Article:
If you eat sushi regularly or have old-school silver crowns in your mouth, you may be storing an unhealthy amount of heavy metals in your body—maybe even to the point of toxicity.
Most adults accumulate some level of metal in their bodies over time, according to Elson Haas, MD, director of the Preventive Medical Center of Marin and author of Staying Healthy with Nutrition. The problem occurs when there’s too much for the body to handle. “Metals that the body doesn’t get rid of through urine or stool get stored in the kidneys, bone or brain,” he says. Symptoms of metal poisoning range from fatigue, nausea and hair loss to simply not feeling well. Some reports have even associated metal poisoning with serious diseases such as Alzheimer’s, ALS, Parkinson’s and cancer. While those links have not yet been proven, Haas says, he believes metal toxicity causes memory issues and increases the risk of dementia.
And it’s not only fish and fillings that are to blame for releasing toxins into our bodies. We can absorb heavy metals from the environment—water pollution, industrial waste, some pesticides, certain paints and even dark hair dyes. Foods grown in metal-laced soil are another potential source of toxins.
There are about 20 metals generally regarded as “heavy,” says Haas. The most toxic are mercury, lead, aluminum, cadmium, arsenic and nickel. But this is where it gets tricky. Not all heavy metals are a health risk—some are actually good for us. “Minerals such as zinc, copper, chromium, iron and manganese are essential to body function in small amounts,” Haas explains. “It’s those metals the body doesn’t need that cause stress on the nervous system and brain function.” And these unwanted metals can show up in a number of places.
Mercury is the metal that’s getting the most attention these days, partly because it’s the easiest to get too much of—especially if you like fish. Large breeds, like shark, swordfish, tilefish, king mackerel and tuna, are higher on the food chain and live longer, so they have more time to build up mercury, which originates from algae at the bottom of the food chain. There’s no consensus about how much is too much, so Haas recommends eating a variety of fish several times a week, focusing on the smaller fry. On the Food and Drug Administration’s OK-to-eat list are salmon, sardines, shrimp, pollock, tuna (canned light), tilapia, catfish and cod. The Environmental Protection Agency advises pregnant or breastfeeding women, however, to eliminate the big types of fish from their diets entirely.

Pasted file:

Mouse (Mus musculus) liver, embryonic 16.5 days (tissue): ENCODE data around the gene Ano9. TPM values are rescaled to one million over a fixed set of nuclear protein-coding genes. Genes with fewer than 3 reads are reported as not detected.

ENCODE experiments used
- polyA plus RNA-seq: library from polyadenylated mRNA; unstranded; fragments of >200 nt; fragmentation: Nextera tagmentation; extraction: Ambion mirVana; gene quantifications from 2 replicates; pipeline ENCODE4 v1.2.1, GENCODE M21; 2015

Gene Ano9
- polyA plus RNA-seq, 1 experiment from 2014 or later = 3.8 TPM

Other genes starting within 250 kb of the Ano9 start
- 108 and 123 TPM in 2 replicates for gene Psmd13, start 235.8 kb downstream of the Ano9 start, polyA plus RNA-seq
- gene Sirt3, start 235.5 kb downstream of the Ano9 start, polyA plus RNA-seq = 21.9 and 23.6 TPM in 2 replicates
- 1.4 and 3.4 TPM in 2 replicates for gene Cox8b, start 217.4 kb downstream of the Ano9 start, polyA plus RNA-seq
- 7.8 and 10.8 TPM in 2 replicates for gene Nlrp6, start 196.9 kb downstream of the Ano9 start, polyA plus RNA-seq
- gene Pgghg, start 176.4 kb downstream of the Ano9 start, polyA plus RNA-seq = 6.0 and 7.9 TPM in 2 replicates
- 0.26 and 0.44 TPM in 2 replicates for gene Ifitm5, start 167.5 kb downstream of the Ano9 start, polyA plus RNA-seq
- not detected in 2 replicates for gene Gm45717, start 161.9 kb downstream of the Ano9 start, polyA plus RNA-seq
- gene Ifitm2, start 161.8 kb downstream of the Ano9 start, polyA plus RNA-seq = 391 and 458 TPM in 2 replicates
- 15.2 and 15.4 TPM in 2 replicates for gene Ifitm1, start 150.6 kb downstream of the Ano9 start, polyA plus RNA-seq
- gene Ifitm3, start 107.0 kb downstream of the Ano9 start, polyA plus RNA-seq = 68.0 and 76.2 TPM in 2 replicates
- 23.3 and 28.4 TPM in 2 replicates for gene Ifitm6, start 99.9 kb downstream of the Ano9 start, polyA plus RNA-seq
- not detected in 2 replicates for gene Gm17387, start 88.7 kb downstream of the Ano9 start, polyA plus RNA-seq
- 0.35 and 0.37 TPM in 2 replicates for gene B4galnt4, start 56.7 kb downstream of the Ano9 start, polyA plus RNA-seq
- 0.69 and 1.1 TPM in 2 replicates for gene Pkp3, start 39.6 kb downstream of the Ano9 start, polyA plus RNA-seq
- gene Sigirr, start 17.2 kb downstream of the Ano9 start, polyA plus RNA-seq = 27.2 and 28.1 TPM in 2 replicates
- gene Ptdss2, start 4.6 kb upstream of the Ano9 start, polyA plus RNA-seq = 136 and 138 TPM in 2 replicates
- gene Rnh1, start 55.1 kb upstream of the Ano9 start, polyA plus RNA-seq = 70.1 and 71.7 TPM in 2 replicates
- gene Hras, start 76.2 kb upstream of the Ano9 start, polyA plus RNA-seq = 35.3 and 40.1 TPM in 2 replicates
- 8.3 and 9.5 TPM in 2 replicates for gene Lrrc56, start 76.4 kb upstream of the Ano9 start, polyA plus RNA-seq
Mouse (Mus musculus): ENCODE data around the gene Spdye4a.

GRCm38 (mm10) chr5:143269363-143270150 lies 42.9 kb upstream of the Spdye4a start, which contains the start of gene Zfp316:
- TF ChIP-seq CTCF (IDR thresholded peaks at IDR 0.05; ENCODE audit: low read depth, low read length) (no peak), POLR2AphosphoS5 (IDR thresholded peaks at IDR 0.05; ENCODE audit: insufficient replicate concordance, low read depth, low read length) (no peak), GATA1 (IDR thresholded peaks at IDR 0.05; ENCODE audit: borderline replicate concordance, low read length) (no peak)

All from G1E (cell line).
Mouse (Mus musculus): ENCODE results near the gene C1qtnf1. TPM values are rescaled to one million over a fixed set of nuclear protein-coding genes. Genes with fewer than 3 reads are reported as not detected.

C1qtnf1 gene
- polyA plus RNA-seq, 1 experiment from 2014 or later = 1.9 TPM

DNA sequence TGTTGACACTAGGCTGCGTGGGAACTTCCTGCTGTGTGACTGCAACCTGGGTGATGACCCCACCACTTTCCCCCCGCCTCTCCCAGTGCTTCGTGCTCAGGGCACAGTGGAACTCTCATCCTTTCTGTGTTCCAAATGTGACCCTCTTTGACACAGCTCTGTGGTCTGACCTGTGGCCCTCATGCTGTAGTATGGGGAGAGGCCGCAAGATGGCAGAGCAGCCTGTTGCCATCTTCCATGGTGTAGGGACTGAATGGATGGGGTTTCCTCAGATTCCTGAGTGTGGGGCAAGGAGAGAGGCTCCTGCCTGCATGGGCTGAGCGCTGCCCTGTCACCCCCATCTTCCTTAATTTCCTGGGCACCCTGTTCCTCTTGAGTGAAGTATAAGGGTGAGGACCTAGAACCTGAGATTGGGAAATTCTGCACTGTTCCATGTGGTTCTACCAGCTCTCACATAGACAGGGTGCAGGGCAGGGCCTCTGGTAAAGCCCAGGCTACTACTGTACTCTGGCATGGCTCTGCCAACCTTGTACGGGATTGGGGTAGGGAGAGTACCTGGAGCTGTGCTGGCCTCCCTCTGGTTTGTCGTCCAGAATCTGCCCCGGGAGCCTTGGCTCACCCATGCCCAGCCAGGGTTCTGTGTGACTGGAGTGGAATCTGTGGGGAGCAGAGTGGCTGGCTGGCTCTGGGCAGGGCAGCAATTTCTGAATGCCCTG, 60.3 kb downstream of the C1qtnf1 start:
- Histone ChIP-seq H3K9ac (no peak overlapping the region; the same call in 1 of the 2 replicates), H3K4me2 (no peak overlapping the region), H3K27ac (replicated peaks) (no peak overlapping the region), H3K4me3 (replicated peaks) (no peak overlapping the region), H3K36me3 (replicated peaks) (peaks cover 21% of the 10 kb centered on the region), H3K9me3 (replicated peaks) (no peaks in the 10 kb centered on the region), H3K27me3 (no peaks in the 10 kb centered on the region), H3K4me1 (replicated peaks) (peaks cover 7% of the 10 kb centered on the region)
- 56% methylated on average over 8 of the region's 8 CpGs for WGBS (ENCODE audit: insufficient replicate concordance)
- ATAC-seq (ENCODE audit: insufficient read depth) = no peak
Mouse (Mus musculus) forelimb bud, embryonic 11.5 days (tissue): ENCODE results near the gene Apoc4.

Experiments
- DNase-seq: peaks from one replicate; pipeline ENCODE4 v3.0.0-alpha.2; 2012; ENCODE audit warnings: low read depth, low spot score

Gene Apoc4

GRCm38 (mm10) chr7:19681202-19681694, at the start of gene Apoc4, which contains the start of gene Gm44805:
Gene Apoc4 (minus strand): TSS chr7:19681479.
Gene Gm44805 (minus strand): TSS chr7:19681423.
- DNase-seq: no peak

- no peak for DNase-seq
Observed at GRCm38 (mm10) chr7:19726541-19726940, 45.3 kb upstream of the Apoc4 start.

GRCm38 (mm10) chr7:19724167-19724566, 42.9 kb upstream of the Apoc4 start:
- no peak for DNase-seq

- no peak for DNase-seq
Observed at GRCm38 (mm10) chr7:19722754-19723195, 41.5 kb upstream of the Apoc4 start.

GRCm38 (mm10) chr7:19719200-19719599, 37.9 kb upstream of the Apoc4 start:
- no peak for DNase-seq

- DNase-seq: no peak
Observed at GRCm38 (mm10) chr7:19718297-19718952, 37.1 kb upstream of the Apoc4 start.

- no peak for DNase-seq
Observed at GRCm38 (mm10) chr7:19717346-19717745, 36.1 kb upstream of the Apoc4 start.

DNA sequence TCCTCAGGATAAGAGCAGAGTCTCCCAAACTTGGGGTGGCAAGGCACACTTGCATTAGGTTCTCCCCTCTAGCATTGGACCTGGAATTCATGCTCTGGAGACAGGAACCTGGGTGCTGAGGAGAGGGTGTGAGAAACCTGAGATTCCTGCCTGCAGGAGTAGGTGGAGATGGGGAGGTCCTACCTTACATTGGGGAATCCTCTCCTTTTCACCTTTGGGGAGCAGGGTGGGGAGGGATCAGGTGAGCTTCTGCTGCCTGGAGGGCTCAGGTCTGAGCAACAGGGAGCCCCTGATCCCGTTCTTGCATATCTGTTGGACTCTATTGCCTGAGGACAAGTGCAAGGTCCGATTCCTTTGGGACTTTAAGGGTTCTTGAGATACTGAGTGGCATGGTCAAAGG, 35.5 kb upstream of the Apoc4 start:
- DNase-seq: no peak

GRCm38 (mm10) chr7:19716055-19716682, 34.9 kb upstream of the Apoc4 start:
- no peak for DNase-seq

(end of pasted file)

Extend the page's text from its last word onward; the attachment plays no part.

Mercury makes up half the metal in dental fillings, along with aluminum and nickel, says Stephanie Cave, MD, who practices integrative medicine in Baton Rouge, La., and is in favor of having all old amalgams removed.
Certain vaccines contain mercury and aluminum, according to Cave, who advises, “Any metal can affect a child, so ask your pediatrician.”
Cave says aluminum can turn up in antiperspirants, so use deodorant instead.